17 December 2007

$18.00 A Day

Ron felt that he should help out the Salvation Army, because they had helped him. During November and December, he earns $18.00 a day as a bell-ringer. He has a fire-engine red collection bucket hanging from a tripod, and rings his Salvation Army-issue hand bell for several hours a day. People drop change, and the occasional bill, into the bucket. Ron has a headcold. He takes meds for high blood pressure. He makes sure to put on long underwear before donning his uniform. Local cops keep an eye on him when they can. A couple of weeks ago, armed men robbed a Boy Scout Christmas tree lot. One of the volunteers was pistol whipped. Ron worked security "back in the day," and as a young man spent a hitch in the Marine Corps. He is as aware of how to keep secure as anybody, but still worries about getting robbed. "I've seen people get killed when I was in the service,"he says. "I don't worry about me. I just hate to work all night only to have some crackhead rip me off." The Salvation Army provides him with a meal before work, and they transport him and the other bell ringers to and from their collection sites. Ron remains concerned about the after-shift meeting place, where the collection buckets are turned in to supervisors. Last night there was gunfire nearby. Ron is too old to work for day labor services, many of which he considers to be scams anyway. He certainly cannot make a living working as a bell-ringer. Currently he is working with local non-profit agencies to see about veteran's benefits, and maybe SSI. In two or three years, he'll be eligible for SS retirement. Meanwhile, a local agency placed him in a single-room-occupancy building in Over-The-Rhine. The other guys in the building call him Santa and chat him up about his bell-ringing adventure. "I'm grateful to have this little bit coming in," says Ron. "But when people are cussing at you, tossing food at you, or into the donation bucket, well --- sometimes I hate this time of year, you know?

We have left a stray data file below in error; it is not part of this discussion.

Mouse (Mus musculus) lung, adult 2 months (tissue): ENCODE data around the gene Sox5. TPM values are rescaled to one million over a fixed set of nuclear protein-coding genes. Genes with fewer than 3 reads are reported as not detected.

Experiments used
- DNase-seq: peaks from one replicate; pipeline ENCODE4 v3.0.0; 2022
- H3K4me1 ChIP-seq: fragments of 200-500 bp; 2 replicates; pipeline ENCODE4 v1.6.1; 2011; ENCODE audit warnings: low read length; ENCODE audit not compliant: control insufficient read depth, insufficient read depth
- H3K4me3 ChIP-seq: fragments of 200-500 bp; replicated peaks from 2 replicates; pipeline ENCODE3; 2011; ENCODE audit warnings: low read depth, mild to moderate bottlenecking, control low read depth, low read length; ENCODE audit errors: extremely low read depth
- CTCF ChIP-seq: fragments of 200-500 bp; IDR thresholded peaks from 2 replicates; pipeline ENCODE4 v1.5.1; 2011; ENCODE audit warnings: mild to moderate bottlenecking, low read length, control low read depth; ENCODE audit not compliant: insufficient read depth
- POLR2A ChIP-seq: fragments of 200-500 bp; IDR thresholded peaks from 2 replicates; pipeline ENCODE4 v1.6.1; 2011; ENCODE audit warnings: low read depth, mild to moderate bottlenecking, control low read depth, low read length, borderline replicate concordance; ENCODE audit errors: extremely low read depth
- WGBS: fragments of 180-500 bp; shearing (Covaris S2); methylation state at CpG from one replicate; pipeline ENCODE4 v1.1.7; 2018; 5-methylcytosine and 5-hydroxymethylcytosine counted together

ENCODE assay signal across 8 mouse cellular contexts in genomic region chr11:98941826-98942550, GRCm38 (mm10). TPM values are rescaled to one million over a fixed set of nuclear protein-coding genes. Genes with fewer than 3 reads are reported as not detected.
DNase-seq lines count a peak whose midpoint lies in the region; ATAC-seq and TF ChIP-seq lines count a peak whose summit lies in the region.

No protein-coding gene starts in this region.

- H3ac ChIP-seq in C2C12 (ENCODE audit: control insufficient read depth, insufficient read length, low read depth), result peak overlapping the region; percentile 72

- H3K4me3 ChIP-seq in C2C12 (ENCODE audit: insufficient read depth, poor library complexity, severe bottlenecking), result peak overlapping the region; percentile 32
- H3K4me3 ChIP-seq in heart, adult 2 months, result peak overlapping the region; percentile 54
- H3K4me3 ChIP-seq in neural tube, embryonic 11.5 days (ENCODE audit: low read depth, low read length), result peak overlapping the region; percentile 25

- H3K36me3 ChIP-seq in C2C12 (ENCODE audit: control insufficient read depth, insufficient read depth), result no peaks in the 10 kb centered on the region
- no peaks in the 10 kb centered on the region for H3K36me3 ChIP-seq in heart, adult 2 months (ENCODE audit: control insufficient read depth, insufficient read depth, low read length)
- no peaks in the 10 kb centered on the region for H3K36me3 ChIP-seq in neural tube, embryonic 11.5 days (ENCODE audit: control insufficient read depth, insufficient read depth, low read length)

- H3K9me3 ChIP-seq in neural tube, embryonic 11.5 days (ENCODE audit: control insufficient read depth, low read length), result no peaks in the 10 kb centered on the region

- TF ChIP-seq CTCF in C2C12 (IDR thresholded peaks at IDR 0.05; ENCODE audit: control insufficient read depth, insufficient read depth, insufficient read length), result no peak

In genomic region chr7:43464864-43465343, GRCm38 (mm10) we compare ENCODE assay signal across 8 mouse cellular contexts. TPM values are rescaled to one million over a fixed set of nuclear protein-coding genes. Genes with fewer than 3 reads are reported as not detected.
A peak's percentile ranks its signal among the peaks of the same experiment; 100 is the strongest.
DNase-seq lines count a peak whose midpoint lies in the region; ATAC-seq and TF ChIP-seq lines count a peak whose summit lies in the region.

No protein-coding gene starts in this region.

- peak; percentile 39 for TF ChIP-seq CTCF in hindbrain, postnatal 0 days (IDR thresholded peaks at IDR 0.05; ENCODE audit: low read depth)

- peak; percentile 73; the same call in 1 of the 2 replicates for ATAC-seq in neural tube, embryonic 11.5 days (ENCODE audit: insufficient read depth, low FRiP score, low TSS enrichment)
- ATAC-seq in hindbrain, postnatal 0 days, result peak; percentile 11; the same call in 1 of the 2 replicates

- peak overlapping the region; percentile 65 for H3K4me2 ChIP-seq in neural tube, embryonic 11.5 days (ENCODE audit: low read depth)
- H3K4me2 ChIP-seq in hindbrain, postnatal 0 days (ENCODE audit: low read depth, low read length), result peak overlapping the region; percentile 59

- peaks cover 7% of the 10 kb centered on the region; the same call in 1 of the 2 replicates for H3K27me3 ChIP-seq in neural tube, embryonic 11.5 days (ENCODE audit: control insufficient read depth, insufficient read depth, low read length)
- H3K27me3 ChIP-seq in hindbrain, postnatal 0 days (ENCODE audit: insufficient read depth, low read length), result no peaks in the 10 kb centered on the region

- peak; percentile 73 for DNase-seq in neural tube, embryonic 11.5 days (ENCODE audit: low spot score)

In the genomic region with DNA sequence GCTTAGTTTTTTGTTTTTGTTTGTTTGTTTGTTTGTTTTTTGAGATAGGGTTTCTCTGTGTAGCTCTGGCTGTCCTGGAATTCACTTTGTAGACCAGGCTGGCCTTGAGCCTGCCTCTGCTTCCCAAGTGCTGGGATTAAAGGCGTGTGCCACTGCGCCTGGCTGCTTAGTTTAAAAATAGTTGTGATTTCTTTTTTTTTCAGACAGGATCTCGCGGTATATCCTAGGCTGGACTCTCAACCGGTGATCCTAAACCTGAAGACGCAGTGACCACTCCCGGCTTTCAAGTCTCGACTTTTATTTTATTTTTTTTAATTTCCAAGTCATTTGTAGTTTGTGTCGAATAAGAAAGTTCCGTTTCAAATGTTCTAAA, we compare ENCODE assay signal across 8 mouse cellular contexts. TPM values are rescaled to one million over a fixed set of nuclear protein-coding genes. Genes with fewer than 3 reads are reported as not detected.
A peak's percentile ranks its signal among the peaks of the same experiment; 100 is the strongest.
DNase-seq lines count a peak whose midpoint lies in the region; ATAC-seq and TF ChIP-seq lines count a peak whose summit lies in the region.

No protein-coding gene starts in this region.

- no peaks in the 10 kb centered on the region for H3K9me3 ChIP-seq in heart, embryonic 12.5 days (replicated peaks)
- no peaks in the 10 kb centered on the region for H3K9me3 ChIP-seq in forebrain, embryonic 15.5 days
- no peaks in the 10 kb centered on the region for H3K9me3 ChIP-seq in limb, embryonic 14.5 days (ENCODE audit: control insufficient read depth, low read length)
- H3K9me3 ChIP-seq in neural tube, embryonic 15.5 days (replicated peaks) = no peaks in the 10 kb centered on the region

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All original text (C) 2007, 2008 David J. Carney. All rights reserved.

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